John Devoy claims Roger Casement to blame for Rising’s failure
New York, 23 March 1918 - New York-based John Devoy, editor of the recently suppressed Gaelic American has claimed credit for being the key individual behind the ‘German Sinn Féiner’ efforts to launch a revolt in Ireland in 1916.
The claim comes in a letter, a copy of which was published last month in the New York World.
The letter, discovered on the premises of Lawrence DeLacey at the time of his arrest in California in August 1917, is highly critical of the role played by Sir Roger Casement who, Devoy alleges, had nothing more to do with arranging the German support for the rebellion than the ‘man in the moon’.
Furthermore, the letter claims that the capture – in the days prior to the Rising – of the vessel carrying arms at Tralee did not necessarily scupper plans for the Rising as other shipments would have been sent.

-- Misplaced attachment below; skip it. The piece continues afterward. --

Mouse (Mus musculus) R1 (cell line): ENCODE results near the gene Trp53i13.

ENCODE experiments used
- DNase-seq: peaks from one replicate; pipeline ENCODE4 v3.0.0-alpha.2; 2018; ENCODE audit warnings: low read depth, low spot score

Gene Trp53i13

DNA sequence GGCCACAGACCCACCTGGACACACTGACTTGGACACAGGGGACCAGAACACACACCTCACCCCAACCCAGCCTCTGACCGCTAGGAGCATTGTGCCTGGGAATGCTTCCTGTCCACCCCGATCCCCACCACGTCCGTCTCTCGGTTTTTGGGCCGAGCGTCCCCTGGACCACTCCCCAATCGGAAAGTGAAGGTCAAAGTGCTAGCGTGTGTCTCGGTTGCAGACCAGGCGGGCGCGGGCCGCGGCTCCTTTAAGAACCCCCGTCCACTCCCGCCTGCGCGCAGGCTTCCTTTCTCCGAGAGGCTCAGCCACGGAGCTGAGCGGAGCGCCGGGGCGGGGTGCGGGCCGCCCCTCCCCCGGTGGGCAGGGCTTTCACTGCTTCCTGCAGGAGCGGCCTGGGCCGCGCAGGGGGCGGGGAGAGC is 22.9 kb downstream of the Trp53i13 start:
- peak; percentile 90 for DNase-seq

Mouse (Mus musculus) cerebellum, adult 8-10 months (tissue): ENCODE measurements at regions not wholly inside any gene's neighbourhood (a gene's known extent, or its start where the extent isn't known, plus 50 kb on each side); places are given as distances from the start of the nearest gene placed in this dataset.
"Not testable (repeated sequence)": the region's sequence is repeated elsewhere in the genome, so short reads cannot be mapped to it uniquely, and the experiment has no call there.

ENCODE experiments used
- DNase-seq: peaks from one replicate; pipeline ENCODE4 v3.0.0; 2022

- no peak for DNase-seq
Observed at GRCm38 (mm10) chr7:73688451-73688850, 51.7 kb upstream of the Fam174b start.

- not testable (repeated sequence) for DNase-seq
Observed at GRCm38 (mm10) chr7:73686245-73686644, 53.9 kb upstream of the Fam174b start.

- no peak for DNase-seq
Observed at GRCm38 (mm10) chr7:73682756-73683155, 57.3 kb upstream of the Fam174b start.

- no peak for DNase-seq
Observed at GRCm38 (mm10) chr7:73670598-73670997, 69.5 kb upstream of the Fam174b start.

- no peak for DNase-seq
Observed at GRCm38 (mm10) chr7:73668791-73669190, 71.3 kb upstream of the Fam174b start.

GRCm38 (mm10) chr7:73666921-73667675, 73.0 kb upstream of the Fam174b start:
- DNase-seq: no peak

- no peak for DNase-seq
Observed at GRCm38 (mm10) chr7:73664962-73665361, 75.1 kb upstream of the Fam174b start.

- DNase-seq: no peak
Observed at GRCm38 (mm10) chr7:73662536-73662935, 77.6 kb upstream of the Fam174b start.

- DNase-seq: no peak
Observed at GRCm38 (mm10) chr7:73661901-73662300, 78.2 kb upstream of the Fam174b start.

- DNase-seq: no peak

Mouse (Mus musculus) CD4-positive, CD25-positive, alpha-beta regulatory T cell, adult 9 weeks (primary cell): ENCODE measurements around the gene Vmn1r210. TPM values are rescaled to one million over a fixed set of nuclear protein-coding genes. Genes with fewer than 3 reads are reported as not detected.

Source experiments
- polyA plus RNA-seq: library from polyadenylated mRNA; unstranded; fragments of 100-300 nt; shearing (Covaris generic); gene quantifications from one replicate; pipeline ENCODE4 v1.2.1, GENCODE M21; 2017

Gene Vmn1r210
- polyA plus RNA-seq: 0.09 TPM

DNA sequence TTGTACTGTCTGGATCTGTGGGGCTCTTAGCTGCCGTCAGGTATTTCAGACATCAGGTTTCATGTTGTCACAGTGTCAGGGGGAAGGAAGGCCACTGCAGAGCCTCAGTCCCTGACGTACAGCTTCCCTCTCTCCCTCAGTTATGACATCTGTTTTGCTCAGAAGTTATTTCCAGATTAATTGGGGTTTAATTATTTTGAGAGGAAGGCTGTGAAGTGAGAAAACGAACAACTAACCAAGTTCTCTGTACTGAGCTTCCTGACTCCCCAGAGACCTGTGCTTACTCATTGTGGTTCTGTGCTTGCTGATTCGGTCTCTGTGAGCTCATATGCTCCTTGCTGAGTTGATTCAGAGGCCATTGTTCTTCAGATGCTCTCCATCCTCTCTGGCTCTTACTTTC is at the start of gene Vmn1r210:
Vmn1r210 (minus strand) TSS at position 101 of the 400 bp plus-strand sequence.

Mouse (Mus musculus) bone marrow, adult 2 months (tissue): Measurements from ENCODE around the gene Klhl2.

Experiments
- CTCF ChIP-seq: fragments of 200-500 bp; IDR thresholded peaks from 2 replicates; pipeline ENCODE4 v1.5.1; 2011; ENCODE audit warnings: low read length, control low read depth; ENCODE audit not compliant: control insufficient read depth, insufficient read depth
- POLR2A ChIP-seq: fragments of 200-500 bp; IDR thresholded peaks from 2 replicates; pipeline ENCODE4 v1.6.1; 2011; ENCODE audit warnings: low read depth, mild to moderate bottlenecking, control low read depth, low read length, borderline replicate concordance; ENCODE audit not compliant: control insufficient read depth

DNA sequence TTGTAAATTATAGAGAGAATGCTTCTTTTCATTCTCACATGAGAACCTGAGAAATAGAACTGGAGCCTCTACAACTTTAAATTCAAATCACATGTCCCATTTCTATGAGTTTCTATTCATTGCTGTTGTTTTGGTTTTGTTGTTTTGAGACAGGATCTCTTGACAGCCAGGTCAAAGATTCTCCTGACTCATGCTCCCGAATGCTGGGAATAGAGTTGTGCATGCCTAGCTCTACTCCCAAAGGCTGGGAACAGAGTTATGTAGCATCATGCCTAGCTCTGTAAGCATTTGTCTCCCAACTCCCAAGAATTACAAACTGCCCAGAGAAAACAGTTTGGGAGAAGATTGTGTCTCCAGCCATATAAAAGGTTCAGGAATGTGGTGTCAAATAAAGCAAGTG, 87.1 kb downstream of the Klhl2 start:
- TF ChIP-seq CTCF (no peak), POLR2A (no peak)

It was Casement who did that by sending a message to Eoin MacNeill to stop the Rising after his landing on Good Friday. MacNeill got it on the Saturday and issued his countermanding order.
The letter reads:
‘From our experience of a year of his (Casement’s) utter impracticality... we knew he would meddle... to such an extent as to spoil things, but we did not dream that he would ruin everything as he has done. He was obsessed with the idea that he was a wonderful leader, and that nothing could be done without him.’
[Editor's note: This is an article from Century Ireland, a fortnightly online newspaper, written from the perspective of a journalist 100 years ago, based on news reports of the time.]